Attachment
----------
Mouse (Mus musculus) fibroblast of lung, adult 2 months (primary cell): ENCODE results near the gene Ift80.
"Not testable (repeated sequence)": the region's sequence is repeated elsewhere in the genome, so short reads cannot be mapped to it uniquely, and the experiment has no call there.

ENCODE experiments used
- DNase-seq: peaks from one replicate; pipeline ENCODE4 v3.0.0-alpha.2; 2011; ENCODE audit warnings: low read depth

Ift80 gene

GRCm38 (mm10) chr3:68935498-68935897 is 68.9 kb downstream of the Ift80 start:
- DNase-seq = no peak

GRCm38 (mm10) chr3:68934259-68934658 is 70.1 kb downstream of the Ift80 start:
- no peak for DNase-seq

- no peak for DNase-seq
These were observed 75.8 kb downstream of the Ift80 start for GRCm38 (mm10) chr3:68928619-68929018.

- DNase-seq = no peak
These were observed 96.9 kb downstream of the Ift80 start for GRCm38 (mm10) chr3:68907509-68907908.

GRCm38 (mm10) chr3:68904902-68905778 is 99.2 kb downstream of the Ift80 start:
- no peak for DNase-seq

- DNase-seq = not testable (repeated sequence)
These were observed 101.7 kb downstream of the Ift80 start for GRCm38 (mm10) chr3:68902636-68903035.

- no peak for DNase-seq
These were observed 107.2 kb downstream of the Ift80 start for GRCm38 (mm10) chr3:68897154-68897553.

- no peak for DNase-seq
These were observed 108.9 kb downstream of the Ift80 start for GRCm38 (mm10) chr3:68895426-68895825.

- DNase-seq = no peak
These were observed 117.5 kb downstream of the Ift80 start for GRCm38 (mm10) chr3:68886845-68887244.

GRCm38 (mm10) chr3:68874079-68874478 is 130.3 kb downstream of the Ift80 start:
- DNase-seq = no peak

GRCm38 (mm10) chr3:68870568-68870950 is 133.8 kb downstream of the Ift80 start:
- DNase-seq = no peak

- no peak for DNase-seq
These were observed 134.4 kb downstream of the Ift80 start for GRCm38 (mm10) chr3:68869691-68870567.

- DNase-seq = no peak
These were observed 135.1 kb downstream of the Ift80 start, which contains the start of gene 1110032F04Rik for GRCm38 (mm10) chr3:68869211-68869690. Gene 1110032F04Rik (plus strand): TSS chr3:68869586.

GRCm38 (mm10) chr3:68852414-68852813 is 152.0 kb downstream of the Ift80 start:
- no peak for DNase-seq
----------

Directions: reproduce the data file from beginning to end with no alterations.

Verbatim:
Mouse (Mus musculus) fibroblast of lung, adult 2 months (primary cell): ENCODE results near the gene Ift80.
"Not testable (repeated sequence)": the region's sequence is repeated elsewhere in the genome, so short reads cannot be mapped to it uniquely, and the experiment has no call there.

ENCODE experiments used
- DNase-seq: peaks from one replicate; pipeline ENCODE4 v3.0.0-alpha.2; 2011; ENCODE audit warnings: low read depth

Ift80 gene

GRCm38 (mm10) chr3:68935498-68935897 is 68.9 kb downstream of the Ift80 start:
- DNase-seq = no peak

GRCm38 (mm10) chr3:68934259-68934658 is 70.1 kb downstream of the Ift80 start:
- no peak for DNase-seq

- no peak for DNase-seq
These were observed 75.8 kb downstream of the Ift80 start for GRCm38 (mm10) chr3:68928619-68929018.

- DNase-seq = no peak
These were observed 96.9 kb downstream of the Ift80 start for GRCm38 (mm10) chr3:68907509-68907908.

GRCm38 (mm10) chr3:68904902-68905778 is 99.2 kb downstream of the Ift80 start:
- no peak for DNase-seq

- DNase-seq = not testable (repeated sequence)
These were observed 101.7 kb downstream of the Ift80 start for GRCm38 (mm10) chr3:68902636-68903035.

- no peak for DNase-seq
These were observed 107.2 kb downstream of the Ift80 start for GRCm38 (mm10) chr3:68897154-68897553.

- no peak for DNase-seq
These were observed 108.9 kb downstream of the Ift80 start for GRCm38 (mm10) chr3:68895426-68895825.

- DNase-seq = no peak
These were observed 117.5 kb downstream of the Ift80 start for GRCm38 (mm10) chr3:68886845-68887244.

GRCm38 (mm10) chr3:68874079-68874478 is 130.3 kb downstream of the Ift80 start:
- DNase-seq = no peak

GRCm38 (mm10) chr3:68870568-68870950 is 133.8 kb downstream of the Ift80 start:
- DNase-seq = no peak

- no peak for DNase-seq
These were observed 134.4 kb downstream of the Ift80 start for GRCm38 (mm10) chr3:68869691-68870567.

- DNase-seq = no peak
These were observed 135.1 kb downstream of the Ift80 start, which contains the start of gene 1110032F04Rik for GRCm38 (mm10) chr3:68869211-68869690. Gene 1110032F04Rik (plus strand): TSS chr3:68869586.

GRCm38 (mm10) chr3:68852414-68852813 is 152.0 kb downstream of the Ift80 start:
- no peak for DNase-seq